Cheers

Noel
 

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Dont scrape..............use de icer the windscreens are too soft these days and cause scratching very easy............
I have seen deicer re freeze and was even worse to scrape off!!!! Only time i have used de icer was for un freezing a lock on my mk3 golf.

Can you park the car closer to a building, that way you can give the car some protection and if it does have some ice on it, less scraping time.

Tam
 

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Discussion Starter · #15 ·
I park the car as close as poss to the side of the house,help's a little but not enough,so some say don't scrape the windows because it scratches the glass,and other's say don't use de-icer as it's not good for the paint work!so which one is the best?[:cool:]
 

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Us guys down south can't identify with your problem, Since winters down here are just wet & foggy.Snow lasts 10 seconds. Just doesn't feel christmasy anymore!
 

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I use to drive a focus and it must be said i am very dissapointed with the Golf when it comes to winter equipment. The focus came with heated front windscreen which was fantastic in icy conditions, it took literally 1-2 mionutes to completly de frost and de mist. The windscreen on the golf takes a long period of time to actually de mist, and de frost, well thats what the old deicer fluid is for, have to get cold now standing outside scraping away in a morning.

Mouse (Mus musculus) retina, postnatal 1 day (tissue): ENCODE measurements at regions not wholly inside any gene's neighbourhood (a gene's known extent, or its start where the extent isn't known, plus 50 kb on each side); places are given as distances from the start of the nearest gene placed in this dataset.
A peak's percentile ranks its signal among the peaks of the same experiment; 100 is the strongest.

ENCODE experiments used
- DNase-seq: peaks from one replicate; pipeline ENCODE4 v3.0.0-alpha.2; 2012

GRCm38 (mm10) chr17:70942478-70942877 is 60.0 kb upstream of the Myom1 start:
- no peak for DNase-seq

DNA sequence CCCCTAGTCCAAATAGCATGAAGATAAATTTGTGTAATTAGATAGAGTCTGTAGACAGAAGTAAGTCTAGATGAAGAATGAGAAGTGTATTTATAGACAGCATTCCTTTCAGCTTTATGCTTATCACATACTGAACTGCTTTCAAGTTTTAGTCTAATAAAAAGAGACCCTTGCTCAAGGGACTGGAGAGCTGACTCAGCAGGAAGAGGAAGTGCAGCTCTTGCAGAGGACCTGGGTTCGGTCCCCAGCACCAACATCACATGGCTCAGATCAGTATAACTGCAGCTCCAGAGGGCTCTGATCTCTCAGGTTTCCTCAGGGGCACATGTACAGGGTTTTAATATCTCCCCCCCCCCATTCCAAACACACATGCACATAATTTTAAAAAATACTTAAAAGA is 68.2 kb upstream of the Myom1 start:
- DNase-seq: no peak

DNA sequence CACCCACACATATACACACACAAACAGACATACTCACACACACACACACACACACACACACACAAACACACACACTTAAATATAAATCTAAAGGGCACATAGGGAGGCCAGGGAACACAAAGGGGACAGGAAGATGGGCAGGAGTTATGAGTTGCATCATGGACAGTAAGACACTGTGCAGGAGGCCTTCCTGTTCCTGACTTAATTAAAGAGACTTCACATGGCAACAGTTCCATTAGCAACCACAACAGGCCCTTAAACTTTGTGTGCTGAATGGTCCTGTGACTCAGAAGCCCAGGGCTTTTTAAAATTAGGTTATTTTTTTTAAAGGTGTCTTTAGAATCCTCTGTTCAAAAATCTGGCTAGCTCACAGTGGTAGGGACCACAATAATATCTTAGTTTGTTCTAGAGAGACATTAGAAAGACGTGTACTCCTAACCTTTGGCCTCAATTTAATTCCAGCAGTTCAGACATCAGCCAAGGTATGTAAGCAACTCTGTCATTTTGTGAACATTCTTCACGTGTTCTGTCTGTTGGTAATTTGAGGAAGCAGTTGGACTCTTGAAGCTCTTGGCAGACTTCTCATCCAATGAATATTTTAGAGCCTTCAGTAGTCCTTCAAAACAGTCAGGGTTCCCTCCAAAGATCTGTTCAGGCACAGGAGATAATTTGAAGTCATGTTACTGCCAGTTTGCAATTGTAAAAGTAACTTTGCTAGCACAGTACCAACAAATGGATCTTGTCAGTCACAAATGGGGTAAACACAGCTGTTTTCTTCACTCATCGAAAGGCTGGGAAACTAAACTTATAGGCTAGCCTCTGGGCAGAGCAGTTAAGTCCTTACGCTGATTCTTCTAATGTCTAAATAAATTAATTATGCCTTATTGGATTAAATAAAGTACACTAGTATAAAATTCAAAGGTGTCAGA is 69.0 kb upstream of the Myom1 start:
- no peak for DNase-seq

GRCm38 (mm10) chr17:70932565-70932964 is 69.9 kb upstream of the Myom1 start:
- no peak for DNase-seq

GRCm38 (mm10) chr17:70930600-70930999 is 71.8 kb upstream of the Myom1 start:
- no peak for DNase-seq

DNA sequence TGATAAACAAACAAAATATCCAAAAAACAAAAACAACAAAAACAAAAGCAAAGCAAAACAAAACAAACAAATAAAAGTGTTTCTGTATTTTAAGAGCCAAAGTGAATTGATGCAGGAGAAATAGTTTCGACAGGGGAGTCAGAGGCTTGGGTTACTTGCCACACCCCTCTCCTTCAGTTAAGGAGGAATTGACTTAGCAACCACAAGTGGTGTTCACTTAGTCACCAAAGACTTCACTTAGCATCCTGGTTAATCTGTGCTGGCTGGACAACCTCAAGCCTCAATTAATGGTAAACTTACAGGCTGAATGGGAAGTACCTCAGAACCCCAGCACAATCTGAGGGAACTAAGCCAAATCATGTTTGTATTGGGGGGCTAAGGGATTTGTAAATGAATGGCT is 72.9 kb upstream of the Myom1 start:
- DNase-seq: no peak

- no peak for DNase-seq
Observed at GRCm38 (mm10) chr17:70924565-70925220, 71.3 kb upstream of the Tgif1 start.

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For the past couple of nights I have tried a couple of bits of cardboard on the wondscreen and rear window. They look really tacky but have worked well with no wind to blow them off.

I find that my car demists pretty quickly TBH but Ford heated screens do seem to be the best.
 

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I used to have a plastic car cover that was excellent. It covers the top half of the car and has 4 plastic hooks that go under each wheel arch. It covers all the windows and mirrors. It takes 30 seconds to put on and when you take it off there is no ice on any of the windows. I am looking for one after a week of scraping the front window (inside and out!)

I find the best thing to use in the morning is warm (not boiling) water in the kettle. Shift the ice a treat and you can do all the windows with very little water.

My 2 penneth

T
 

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I park the car as close as poss to the side of the house,help's a little but not enough,so some say don't scrape the windows because it scratches the glass,and other's say don't use de-icer as it's not good for the paint work!so which one is the best?[:cool:]
From my experience, as an industrial polmer chemist and Paint analyst I would think that the solvents comprising most de-icers would have practically no effect on car paintwork especially at the surface temperatures in which they are supposed to be used i.e. less than, say, 2 degrees celcius or well below this.

Anyway, they should be sprayed on in just sufficient quantities to be absorbed by the frost/ice and not such that is flows in excess all over the place. I have never experienced any paint defects on my car's paintwork over a lifetime of driving other than to say that, in general, they are not very effective IMHO.